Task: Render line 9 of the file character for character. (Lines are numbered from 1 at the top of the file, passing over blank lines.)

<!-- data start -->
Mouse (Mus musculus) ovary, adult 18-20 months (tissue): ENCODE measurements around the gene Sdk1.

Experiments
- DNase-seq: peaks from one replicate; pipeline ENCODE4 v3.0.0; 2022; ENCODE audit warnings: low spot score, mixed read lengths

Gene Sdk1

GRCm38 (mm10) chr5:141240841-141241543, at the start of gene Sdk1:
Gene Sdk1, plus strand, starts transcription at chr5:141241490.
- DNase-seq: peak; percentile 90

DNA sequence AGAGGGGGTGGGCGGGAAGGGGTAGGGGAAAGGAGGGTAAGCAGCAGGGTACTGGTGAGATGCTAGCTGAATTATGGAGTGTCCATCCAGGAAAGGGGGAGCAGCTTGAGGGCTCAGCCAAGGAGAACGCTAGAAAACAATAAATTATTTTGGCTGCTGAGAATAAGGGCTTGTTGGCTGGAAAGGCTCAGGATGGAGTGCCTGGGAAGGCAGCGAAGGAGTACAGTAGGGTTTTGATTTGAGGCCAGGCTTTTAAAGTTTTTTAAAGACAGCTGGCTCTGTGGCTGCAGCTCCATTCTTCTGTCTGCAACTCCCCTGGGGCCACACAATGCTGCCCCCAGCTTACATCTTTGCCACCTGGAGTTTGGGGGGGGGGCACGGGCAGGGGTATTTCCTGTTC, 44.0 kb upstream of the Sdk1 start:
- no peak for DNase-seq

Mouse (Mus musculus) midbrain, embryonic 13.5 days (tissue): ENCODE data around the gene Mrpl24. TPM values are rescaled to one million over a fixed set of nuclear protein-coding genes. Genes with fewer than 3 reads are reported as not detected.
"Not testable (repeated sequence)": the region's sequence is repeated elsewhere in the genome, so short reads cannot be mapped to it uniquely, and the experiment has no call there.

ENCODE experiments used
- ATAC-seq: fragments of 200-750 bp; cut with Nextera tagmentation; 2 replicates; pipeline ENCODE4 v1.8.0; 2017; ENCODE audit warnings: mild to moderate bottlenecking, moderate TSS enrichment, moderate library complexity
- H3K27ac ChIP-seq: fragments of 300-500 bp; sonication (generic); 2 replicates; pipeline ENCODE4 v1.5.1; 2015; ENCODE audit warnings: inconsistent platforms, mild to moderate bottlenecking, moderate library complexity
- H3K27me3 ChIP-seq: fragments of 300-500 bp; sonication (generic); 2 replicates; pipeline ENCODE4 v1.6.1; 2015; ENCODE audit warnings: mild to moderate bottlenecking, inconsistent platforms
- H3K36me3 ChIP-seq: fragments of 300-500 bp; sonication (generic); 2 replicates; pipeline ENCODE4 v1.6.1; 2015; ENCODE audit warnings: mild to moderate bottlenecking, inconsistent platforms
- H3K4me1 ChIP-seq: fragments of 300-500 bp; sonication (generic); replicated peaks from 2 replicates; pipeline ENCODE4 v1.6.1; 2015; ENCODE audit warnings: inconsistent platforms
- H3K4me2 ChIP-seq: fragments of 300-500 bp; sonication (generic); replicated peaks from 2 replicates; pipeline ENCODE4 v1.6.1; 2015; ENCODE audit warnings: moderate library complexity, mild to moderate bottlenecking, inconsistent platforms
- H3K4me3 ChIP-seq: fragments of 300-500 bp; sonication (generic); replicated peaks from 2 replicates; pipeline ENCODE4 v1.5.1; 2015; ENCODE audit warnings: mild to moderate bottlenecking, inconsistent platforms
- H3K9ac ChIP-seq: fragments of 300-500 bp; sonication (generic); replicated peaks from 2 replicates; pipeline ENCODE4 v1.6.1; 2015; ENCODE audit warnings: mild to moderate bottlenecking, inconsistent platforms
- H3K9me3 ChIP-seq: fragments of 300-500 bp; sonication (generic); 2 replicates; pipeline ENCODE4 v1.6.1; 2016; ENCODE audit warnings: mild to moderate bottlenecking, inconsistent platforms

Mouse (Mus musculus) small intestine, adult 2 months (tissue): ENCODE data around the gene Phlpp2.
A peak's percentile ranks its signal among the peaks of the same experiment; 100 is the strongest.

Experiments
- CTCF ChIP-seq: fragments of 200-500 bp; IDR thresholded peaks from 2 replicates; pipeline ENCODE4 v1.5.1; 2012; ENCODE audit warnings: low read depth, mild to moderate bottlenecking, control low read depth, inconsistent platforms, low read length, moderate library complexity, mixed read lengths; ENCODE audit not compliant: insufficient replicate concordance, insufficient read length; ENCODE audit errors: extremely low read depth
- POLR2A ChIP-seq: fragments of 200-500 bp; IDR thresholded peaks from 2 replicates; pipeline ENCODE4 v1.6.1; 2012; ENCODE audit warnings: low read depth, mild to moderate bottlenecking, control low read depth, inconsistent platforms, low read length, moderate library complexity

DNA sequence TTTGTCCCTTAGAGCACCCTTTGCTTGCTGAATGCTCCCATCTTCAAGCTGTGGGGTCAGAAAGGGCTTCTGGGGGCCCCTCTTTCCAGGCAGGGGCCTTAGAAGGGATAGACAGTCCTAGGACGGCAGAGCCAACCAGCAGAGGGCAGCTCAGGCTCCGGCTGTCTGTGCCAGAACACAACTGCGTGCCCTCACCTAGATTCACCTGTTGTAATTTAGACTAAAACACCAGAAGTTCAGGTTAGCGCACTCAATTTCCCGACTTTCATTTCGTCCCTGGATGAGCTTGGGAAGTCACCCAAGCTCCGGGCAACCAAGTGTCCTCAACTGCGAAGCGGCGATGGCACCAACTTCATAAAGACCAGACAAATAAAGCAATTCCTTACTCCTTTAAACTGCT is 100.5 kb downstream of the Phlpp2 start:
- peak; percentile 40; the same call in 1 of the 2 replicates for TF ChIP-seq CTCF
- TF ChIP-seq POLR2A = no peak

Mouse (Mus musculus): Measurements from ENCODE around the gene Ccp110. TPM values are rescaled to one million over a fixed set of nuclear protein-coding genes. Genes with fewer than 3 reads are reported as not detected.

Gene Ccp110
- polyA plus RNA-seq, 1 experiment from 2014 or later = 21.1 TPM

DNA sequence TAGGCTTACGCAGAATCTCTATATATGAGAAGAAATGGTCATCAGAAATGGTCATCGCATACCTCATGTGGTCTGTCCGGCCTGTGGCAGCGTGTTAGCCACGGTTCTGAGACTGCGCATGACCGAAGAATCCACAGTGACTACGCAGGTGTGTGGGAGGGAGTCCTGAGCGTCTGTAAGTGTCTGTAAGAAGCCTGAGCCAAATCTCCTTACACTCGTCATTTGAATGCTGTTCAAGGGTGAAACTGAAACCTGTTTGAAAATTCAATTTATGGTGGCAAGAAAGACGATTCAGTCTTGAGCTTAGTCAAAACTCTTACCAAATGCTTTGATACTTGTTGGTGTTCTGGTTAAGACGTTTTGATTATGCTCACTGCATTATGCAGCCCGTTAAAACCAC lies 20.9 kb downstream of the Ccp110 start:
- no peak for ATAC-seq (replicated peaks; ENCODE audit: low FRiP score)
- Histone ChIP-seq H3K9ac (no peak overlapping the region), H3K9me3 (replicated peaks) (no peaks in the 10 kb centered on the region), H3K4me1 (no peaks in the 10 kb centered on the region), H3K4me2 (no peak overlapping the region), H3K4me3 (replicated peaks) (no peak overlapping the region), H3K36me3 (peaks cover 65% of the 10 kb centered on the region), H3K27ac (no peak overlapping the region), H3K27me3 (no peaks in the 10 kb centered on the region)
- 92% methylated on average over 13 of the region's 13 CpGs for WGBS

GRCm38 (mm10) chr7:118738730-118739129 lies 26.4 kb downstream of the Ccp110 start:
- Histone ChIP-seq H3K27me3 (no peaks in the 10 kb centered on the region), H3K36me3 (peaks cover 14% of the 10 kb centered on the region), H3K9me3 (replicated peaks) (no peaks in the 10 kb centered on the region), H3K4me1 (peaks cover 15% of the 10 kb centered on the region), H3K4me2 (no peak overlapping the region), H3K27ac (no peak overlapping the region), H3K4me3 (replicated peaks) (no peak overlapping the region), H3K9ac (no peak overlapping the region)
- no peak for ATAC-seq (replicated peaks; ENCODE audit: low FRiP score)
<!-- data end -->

- no peak for DNase-seq